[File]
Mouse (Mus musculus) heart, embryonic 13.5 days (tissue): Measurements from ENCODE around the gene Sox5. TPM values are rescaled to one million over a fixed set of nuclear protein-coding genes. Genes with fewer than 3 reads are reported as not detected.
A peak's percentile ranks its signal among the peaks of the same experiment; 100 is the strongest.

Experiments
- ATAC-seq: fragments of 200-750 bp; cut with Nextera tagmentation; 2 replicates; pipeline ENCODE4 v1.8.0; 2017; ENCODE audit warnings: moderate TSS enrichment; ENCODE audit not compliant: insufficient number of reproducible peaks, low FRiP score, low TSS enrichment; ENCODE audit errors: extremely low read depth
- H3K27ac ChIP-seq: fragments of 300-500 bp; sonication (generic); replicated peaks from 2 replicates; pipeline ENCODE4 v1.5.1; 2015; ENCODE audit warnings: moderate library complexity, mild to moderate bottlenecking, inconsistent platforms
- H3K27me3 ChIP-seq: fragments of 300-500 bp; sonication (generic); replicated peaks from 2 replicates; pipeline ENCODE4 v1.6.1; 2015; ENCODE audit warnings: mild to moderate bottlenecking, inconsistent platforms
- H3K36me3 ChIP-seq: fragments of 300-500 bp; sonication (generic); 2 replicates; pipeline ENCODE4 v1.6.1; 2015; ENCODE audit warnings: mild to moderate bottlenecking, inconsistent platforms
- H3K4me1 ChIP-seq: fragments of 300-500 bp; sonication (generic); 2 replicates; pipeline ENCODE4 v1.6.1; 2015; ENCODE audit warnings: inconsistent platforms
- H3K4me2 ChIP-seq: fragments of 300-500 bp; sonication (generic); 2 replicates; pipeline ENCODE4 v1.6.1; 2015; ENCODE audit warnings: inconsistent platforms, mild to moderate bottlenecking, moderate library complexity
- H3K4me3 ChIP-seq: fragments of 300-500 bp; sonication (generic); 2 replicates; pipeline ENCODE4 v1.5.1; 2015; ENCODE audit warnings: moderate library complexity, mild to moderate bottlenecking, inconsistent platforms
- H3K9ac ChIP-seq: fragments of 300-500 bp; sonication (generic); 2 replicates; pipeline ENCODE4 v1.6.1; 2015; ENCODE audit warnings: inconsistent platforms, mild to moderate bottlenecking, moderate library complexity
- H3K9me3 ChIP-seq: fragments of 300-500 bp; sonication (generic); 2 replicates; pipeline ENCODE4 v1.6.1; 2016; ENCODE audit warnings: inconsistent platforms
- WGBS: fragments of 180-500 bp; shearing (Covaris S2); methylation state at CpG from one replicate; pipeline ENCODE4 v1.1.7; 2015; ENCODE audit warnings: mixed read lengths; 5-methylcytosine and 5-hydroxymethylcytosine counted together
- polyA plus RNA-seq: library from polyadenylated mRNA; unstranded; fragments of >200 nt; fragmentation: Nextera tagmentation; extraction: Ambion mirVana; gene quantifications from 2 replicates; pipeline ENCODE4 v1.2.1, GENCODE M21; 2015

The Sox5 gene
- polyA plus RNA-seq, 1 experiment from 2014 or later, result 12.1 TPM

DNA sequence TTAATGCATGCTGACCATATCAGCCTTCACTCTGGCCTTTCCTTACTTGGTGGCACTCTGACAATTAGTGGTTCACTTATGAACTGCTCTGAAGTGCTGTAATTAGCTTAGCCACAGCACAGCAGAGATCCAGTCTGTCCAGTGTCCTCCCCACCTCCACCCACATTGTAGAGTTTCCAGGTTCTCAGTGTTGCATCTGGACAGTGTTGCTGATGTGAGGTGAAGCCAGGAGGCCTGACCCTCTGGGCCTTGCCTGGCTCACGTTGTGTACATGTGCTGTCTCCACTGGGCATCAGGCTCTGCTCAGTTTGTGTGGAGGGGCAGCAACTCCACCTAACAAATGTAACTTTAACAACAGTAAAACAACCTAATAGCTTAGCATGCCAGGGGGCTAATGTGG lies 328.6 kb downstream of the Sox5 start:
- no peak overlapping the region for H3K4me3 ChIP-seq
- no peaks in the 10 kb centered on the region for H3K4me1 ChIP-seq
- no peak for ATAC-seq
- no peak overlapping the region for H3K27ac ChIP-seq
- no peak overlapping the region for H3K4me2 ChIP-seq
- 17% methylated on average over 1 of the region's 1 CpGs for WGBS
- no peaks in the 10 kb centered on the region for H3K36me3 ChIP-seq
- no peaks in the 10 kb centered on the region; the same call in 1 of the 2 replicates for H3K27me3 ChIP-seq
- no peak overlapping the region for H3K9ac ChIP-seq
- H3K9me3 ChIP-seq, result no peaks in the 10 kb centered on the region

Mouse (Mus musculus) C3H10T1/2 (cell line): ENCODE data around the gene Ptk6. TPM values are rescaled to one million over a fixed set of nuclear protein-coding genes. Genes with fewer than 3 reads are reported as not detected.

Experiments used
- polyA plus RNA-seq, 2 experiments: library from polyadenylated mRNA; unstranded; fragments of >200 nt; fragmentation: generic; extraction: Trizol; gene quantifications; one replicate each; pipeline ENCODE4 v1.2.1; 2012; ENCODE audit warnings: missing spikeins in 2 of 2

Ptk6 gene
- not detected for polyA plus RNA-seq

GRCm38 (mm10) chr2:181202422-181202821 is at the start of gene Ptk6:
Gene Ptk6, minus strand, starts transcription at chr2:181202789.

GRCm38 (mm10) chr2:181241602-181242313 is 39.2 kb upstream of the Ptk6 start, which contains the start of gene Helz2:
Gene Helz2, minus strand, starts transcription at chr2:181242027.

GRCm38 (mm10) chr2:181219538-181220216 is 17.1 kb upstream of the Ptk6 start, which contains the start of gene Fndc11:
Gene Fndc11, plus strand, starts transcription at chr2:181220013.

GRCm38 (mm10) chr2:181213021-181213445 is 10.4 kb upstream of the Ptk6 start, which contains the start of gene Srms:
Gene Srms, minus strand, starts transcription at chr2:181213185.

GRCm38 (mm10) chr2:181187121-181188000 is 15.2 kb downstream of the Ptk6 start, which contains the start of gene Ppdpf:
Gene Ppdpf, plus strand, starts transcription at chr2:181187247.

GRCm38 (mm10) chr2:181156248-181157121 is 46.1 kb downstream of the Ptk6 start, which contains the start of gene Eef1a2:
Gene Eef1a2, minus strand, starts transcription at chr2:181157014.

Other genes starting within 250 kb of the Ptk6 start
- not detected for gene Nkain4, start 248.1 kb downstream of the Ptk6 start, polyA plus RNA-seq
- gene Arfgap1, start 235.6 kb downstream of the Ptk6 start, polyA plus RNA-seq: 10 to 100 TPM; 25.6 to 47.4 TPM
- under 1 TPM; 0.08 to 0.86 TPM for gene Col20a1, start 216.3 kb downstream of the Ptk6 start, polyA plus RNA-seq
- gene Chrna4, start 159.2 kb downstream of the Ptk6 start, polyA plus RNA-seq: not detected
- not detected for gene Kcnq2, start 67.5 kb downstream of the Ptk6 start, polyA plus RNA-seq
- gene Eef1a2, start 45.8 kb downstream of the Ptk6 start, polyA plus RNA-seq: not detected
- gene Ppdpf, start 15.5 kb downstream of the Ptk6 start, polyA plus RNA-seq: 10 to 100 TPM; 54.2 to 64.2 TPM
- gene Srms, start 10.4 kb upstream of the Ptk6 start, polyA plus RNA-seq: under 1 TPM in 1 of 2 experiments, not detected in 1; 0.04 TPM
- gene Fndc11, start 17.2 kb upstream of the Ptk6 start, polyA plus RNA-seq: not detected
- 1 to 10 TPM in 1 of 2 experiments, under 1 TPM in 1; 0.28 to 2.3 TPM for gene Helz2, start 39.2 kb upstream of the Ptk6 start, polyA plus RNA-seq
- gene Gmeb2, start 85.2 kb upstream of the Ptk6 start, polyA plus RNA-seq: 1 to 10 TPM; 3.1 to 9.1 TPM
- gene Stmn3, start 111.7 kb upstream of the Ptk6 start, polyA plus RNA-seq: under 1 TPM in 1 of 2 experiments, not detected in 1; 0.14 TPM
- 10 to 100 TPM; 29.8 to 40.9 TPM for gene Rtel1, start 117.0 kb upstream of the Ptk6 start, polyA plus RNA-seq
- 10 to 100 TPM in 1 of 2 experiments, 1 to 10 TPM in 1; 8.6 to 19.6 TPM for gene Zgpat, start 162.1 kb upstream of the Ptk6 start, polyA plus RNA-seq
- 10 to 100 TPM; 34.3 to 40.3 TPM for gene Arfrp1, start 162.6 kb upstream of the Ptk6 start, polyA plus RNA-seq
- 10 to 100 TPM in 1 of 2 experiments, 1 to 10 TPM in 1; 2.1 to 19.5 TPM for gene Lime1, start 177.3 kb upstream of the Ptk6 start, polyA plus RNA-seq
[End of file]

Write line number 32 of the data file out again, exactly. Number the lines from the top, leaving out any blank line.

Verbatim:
- not detected for polyA plus RNA-seq